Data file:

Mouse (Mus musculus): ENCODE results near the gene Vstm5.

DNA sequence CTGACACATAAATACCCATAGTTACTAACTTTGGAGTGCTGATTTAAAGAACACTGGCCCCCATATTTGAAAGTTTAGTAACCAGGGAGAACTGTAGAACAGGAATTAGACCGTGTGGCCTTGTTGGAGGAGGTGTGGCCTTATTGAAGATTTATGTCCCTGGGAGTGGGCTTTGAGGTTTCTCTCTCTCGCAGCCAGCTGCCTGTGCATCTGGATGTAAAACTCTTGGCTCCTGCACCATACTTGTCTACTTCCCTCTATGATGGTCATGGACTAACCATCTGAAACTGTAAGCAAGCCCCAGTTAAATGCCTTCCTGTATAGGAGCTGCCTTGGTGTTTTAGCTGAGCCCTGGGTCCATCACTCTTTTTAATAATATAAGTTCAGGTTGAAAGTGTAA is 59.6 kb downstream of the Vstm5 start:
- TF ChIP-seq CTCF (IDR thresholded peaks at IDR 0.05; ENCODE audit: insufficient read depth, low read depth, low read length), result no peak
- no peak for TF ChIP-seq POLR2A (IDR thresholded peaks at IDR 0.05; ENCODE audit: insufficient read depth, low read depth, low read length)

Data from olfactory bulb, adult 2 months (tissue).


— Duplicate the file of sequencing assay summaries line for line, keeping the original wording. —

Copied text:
Mouse (Mus musculus): ENCODE results near the gene Vstm5.

DNA sequence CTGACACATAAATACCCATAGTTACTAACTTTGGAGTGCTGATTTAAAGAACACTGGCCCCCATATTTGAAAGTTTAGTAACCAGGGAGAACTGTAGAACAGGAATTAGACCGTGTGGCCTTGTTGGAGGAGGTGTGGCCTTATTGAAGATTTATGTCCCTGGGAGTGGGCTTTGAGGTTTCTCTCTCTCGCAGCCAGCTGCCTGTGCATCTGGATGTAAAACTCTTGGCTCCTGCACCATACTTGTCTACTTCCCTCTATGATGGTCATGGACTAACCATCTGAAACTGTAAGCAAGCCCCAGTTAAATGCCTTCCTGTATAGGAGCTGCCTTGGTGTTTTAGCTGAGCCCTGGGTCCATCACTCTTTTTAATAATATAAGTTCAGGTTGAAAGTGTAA is 59.6 kb downstream of the Vstm5 start:
- TF ChIP-seq CTCF (IDR thresholded peaks at IDR 0.05; ENCODE audit: insufficient read depth, low read depth, low read length), result no peak
- no peak for TF ChIP-seq POLR2A (IDR thresholded peaks at IDR 0.05; ENCODE audit: insufficient read depth, low read depth, low read length)

Data from olfactory bulb, adult 2 months (tissue).